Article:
But it’s not just about exacting revenge.
Democrats argue that some of the president-elect’s more controversial Cabinet picks — such as Jeff Sessions for attorney general and Steven Mnuchin for treasury secretary — demand a thorough public airing.
“They’ve been rewarded for stealing a Supreme Court justice. We’re going to help them confirm their nominees, many of whom are disqualified?” fumed Sen. Sherrod Brown (D-Ohio). “It’s not obstruction, it’s not partisan, it’s just a duty to find out what they’d do in these jobs.”
Senate Democrats can’t block Trump’s appointments, which in all but one case need only 51 votes for confirmation. But they can turn the confirmation process into a slog.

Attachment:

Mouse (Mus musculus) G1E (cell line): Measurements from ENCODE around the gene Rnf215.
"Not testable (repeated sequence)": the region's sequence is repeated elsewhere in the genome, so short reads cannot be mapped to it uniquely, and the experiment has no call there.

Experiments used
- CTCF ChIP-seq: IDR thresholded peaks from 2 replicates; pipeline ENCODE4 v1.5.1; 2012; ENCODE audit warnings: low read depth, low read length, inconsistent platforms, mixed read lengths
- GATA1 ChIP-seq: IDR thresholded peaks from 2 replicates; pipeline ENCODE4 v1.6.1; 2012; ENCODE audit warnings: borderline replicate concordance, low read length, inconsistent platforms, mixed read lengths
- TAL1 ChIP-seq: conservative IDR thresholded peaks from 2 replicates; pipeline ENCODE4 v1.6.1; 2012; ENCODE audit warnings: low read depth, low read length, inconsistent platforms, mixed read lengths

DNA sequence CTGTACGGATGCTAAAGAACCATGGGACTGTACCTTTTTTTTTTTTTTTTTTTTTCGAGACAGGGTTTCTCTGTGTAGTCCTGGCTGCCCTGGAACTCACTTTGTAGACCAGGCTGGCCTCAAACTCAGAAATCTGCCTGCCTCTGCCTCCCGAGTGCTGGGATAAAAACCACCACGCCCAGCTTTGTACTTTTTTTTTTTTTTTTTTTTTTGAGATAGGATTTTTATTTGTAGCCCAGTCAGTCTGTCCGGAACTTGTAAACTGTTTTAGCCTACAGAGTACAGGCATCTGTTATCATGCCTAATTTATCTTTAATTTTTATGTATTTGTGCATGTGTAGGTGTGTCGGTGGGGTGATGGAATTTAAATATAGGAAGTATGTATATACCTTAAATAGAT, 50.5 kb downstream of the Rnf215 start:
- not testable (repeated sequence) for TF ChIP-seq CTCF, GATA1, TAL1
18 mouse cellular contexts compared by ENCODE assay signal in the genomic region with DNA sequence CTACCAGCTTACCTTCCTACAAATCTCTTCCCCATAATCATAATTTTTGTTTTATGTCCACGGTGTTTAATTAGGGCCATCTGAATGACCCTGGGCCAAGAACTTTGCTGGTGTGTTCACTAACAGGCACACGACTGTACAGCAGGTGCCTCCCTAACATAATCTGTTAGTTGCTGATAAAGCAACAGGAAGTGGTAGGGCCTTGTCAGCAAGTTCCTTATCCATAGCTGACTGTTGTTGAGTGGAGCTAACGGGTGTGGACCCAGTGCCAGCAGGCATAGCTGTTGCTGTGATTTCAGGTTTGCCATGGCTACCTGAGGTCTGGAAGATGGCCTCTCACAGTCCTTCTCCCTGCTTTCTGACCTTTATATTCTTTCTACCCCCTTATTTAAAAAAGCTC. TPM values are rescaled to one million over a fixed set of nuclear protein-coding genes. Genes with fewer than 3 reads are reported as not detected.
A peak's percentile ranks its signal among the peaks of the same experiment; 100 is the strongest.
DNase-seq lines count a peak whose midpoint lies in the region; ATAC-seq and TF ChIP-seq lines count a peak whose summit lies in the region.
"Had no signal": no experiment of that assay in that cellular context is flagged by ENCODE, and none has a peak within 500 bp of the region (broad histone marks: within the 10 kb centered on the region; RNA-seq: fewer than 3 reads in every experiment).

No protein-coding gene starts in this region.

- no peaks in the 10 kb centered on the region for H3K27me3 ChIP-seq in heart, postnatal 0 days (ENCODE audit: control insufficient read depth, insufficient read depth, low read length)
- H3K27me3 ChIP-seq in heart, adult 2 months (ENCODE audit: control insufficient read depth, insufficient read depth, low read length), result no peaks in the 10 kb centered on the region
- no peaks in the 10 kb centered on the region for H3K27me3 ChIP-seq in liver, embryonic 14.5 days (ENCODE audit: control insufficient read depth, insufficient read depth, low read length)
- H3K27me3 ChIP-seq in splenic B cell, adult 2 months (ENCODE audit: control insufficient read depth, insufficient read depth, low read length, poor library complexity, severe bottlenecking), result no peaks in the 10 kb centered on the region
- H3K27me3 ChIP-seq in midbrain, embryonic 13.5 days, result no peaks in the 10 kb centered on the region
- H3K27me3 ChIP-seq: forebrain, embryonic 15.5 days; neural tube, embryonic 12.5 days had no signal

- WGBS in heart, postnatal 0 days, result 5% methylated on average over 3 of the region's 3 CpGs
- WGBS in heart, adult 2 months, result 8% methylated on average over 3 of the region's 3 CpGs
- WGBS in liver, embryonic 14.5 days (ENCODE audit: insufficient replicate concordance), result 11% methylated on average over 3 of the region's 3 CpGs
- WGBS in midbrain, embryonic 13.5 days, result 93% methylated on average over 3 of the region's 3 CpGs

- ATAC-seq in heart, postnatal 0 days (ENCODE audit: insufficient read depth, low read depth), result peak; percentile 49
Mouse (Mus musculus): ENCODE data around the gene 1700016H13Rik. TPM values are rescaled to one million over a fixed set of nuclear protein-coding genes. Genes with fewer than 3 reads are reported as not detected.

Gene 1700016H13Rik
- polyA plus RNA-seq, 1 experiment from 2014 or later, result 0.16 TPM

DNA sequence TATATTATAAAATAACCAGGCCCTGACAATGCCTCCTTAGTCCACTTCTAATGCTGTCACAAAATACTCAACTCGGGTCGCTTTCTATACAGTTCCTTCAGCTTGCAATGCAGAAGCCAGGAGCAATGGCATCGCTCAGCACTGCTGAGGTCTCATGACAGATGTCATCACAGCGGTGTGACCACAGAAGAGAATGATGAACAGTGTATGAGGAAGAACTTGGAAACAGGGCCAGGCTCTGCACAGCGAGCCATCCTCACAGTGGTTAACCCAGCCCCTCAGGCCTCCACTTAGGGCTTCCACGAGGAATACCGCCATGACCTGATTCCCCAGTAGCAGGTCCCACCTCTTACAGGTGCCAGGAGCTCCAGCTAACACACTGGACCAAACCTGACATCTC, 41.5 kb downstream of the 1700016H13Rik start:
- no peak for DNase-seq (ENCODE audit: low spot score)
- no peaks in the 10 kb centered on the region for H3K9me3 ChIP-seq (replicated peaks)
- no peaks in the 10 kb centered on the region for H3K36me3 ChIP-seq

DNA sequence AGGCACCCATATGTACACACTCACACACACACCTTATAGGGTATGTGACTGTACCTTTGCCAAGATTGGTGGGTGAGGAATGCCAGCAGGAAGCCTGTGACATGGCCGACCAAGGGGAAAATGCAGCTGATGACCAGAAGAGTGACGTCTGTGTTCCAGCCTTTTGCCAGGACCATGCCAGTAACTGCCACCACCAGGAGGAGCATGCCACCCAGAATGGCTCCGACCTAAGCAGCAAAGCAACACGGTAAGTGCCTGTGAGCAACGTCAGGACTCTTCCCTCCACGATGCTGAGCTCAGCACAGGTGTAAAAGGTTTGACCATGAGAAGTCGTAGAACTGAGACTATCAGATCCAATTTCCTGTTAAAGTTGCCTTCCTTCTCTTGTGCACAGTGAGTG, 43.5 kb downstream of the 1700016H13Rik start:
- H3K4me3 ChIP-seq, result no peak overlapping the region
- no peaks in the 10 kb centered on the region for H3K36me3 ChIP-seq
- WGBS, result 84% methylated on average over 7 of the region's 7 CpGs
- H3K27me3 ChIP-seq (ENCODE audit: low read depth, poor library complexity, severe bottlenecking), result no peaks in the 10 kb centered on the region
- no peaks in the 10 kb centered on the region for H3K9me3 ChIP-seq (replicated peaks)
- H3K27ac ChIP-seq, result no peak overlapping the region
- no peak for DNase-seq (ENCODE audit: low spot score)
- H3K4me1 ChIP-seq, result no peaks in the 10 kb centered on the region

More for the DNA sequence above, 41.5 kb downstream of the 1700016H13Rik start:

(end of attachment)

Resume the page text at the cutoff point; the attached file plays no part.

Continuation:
Any individual senator can force Senate Majority Leader Mitch McConnell to hold procedural votes on nominees. Senior Democrats said a series of such votes are likely for many of Trump’s picks.
I wasn’t as offended as many Dems and leftists were when then Minority Leader Blobfish vowed to make Barack Obama a one term president: I wish Bush II and Reagan had been one term presidents. What offends me is this phantom notion of comity that has hobbled Senate business since the threats to filibuster any civil rights bill. The president-elect is a man without grace, intellect, or curiosity. He ran the most grotesque campaign in American history. The country has already endured much. To regard Betty De Vos, Jeff Sessions, and Tom Price as normal nominees during a normal time requires accepting that fragments of melting icebergs should fall on our heads. Maybe that’s preferable.